Tracking down WebView URL’s Changes in Xamarin Forms

Hi guys, in this post I just want to share a simple tip that maybe you guys gonna need it. So, in my latest project, I created an app that had a webview on it. Among those web pages that I need to show, there was a certain page that I couldn’t display to the user because it didn’t work properly. In order to keep the business process run well, I had to navigate back to native page whenever user reach that page. In short, I need put a tracker on my webview. I look up to the internet but couldn’t find anything that suit my need so I came up with simple solution.

Custom WebView

The Original Xamarin Forms’s Webview of course didn’t support this tracking feature, even tough you bind a certain variable to source property of web view, it won’t change when you navigate to to other pages. So, we gonna need new property, I call it CurrentUrl.

public class CustomWebView : WebView
{
    public static BindableProperty CurrentUrlProperty =
        BindableProperty.Create(nameof(CurrentUrl), typeof(string), typeof(CustomWebView), null, BindingMode.TwoWay);

    public string CurrentUrl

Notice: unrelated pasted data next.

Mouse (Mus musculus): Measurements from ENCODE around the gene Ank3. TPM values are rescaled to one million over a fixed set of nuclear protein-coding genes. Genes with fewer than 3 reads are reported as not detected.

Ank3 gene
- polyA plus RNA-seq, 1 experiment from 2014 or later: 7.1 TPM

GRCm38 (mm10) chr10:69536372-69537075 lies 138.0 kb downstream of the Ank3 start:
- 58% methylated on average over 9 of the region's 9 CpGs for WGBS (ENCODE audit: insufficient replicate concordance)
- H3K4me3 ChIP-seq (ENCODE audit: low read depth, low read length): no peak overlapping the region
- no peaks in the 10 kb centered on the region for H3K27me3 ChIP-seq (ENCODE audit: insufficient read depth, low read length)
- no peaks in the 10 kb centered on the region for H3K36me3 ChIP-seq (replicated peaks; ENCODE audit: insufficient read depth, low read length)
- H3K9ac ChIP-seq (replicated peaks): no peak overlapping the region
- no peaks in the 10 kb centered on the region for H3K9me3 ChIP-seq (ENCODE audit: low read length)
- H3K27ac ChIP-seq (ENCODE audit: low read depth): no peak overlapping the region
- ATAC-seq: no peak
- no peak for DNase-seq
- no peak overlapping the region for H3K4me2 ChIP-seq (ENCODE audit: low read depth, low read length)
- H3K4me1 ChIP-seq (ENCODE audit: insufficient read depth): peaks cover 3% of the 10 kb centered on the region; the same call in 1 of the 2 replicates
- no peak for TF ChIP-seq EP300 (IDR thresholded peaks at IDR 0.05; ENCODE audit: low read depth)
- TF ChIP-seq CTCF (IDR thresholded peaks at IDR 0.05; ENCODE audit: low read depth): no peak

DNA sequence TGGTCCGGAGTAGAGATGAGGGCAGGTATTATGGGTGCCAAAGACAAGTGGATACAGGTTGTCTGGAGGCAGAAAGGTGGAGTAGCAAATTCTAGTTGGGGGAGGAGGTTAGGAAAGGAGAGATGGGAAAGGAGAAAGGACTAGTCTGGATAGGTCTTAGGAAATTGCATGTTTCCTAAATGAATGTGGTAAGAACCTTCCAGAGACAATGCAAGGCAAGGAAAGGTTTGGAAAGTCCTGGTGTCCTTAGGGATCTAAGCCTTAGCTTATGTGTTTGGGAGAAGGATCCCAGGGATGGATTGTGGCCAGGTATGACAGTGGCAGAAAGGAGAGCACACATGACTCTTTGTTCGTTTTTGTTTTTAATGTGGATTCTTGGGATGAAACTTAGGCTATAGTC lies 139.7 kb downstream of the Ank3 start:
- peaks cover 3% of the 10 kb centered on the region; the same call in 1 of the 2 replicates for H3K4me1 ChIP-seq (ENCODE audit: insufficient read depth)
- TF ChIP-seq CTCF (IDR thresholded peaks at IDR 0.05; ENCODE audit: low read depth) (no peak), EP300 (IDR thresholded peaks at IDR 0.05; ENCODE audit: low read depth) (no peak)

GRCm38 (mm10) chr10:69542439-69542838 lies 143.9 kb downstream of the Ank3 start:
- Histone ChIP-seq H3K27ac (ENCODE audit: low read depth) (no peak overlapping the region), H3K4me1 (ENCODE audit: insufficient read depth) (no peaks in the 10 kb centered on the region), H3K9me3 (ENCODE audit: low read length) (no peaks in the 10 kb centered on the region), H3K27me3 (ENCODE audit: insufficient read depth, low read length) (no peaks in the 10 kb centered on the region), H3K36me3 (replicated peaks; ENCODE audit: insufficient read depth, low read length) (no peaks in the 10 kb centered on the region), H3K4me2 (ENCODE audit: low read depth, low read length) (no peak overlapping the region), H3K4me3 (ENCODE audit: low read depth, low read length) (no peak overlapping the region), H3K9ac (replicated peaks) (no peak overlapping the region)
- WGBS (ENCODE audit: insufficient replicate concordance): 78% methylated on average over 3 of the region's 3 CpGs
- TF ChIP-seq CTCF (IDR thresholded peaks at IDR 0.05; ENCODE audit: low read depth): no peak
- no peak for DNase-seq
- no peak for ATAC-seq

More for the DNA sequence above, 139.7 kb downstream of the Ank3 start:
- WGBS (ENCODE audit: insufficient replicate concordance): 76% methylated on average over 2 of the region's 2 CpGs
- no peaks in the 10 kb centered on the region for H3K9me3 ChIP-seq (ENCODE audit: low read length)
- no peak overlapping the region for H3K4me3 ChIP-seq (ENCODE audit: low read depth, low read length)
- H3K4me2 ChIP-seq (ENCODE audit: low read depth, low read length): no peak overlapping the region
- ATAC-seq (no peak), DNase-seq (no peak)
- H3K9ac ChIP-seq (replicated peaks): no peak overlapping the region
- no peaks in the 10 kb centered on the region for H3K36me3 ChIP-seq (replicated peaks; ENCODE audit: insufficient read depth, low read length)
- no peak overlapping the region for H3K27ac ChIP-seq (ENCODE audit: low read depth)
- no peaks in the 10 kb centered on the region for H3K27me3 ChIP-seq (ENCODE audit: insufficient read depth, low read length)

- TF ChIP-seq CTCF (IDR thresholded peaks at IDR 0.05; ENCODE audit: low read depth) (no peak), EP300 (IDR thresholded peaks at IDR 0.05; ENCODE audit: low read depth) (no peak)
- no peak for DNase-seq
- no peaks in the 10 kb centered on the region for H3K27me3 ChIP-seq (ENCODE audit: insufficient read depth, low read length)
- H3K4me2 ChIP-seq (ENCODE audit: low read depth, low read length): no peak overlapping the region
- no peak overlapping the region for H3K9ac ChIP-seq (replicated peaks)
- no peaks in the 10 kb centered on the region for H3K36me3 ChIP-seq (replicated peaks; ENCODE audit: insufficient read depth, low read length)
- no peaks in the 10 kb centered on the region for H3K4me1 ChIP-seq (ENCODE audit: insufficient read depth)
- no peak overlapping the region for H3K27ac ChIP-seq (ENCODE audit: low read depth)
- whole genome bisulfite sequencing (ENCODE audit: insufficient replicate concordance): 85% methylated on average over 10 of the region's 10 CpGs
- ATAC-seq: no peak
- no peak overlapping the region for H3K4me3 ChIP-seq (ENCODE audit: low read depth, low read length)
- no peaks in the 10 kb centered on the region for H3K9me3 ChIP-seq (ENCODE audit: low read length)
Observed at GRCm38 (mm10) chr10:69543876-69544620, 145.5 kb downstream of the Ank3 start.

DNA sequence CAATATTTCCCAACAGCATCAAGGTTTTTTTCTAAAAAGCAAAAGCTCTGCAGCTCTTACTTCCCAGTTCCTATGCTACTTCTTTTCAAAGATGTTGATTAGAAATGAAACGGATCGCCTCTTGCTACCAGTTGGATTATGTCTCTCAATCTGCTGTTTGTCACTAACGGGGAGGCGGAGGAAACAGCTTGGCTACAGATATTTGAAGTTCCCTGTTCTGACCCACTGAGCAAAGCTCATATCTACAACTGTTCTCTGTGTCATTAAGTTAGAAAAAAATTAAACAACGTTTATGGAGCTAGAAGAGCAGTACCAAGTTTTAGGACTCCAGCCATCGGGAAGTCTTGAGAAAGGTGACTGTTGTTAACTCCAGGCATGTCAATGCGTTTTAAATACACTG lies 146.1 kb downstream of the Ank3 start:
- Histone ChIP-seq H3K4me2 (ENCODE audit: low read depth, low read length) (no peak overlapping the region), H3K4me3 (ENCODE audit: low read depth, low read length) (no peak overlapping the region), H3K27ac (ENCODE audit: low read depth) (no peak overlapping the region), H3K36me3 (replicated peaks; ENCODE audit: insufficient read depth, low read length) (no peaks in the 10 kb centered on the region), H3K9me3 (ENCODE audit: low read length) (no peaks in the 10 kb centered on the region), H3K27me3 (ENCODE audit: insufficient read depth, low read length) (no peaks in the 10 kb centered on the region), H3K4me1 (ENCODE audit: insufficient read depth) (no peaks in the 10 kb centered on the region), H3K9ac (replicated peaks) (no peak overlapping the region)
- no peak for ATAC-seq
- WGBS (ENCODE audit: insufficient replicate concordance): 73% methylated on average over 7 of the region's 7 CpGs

{
        get { return (string)GetValue(CurrentUrlProperty); }
        set { SetValue(CurrentUrlProperty, value); }
    }
}

I gonna use this new property to store the current url the web view is showing. No, let see how to store that current url.

WebView Delegate

Because my project requirement only for iOS, for now I just gonna show you how to do it in iOS. But I guess it won’t be much different in Android side.

So, I store the current URL on method ShouldStartLoad in UIWebViewDelegate. That method is run whenever you’re loading  a new page. This is also the method where you put header to web page, if it’s needed.  This is how the renderer and delegate look like.

public class CustomWebViewRenderer : WebViewRenderer
{
    protected override void OnElementChanged(VisualElementChangedEventArgs e)
    {
        base.OnElementChanged(e);
        Delegate = new CustomUiWebViewDelegate(this);
    }
}

public class CustomUiWebViewDelegate : UIWebViewDelegate
{
CustomWebViewRenderer customWebViewRenderer;
    public CustomUiWebViewDelegate(CustomWebViewRenderer _webViewRenderer = null)
    {
        customWebViewRenderer = _webViewRenderer ?? new CustomWebViewRenderer();
    }

    public override bool ShouldStartLoad(UIWebView webView, NSUrlRequest request, UIWebViewNavigationType navigationType)
    {
       var wv = customWebViewRenderer.Element as CustomWebView;
       wv.CurrentUrl = request.Url.ToString();